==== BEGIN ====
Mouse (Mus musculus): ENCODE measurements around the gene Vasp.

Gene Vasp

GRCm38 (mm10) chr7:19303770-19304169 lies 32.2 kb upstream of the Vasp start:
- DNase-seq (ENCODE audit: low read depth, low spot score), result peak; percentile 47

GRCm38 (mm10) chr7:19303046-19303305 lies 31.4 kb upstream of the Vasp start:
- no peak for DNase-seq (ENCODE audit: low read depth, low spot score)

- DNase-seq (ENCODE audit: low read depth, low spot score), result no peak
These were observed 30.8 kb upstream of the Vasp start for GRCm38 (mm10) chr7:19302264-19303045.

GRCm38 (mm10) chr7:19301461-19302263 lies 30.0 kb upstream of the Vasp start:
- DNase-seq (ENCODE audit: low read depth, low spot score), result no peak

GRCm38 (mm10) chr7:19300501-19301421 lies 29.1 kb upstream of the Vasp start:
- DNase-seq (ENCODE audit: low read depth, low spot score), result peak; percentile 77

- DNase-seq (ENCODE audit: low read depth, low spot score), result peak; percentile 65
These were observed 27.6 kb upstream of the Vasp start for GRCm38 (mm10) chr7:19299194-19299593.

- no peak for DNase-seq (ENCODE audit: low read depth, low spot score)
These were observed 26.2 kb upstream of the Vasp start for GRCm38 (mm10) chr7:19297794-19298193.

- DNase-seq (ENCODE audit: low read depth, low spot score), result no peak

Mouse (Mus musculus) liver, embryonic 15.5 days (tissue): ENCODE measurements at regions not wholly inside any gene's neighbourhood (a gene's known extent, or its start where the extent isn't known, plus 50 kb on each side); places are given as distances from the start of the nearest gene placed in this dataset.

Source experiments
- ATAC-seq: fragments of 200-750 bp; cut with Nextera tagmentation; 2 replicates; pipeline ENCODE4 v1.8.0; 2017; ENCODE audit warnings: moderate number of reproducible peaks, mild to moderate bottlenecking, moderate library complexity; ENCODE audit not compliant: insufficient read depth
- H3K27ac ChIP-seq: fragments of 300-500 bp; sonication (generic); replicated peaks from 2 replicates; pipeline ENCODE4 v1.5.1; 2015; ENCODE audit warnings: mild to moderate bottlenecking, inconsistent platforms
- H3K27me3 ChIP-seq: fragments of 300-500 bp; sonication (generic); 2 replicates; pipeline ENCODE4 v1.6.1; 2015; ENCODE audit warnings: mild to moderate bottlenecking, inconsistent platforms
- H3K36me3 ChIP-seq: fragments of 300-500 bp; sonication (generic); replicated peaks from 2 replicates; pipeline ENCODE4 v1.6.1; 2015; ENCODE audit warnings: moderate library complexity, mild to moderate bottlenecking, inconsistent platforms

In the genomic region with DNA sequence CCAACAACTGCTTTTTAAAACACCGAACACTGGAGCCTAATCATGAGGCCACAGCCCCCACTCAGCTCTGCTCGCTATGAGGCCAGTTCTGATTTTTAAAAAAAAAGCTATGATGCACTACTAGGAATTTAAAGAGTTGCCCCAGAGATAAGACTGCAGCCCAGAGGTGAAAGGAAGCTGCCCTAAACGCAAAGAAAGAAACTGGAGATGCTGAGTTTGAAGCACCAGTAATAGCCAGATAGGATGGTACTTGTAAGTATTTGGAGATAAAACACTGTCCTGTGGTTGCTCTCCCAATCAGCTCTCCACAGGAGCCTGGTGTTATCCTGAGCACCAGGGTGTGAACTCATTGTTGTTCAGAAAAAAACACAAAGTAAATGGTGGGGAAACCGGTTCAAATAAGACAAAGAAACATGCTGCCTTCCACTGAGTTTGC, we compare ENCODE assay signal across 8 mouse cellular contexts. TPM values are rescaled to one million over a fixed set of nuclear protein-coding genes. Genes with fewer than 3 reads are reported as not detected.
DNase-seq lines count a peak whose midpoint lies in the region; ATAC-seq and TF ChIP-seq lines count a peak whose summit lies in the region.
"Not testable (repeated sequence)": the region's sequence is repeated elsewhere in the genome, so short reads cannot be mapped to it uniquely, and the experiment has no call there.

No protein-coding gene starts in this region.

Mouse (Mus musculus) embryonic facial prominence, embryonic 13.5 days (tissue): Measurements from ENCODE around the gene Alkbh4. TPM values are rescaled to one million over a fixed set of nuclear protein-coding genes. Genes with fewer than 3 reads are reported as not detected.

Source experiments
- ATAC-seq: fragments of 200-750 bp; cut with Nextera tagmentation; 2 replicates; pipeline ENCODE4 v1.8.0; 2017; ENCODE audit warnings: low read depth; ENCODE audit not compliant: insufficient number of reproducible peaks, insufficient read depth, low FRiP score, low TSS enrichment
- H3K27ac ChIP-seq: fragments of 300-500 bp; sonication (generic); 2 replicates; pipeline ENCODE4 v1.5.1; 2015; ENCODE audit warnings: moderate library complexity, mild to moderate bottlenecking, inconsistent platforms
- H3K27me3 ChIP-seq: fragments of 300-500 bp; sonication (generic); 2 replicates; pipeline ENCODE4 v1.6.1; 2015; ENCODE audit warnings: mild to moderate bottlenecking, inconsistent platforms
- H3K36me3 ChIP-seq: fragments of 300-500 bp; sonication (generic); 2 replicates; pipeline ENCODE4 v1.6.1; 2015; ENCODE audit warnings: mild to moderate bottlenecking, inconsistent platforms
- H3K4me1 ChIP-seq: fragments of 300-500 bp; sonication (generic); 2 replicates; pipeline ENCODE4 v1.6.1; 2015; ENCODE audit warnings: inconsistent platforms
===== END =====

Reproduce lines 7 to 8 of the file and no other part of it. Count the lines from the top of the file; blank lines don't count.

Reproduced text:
- DNase-seq (ENCODE audit: low read depth, low spot score), result no peak
These were observed 30.8 kb upstream of the Vasp start for GRCm38 (mm10) chr7:19302264-19303045.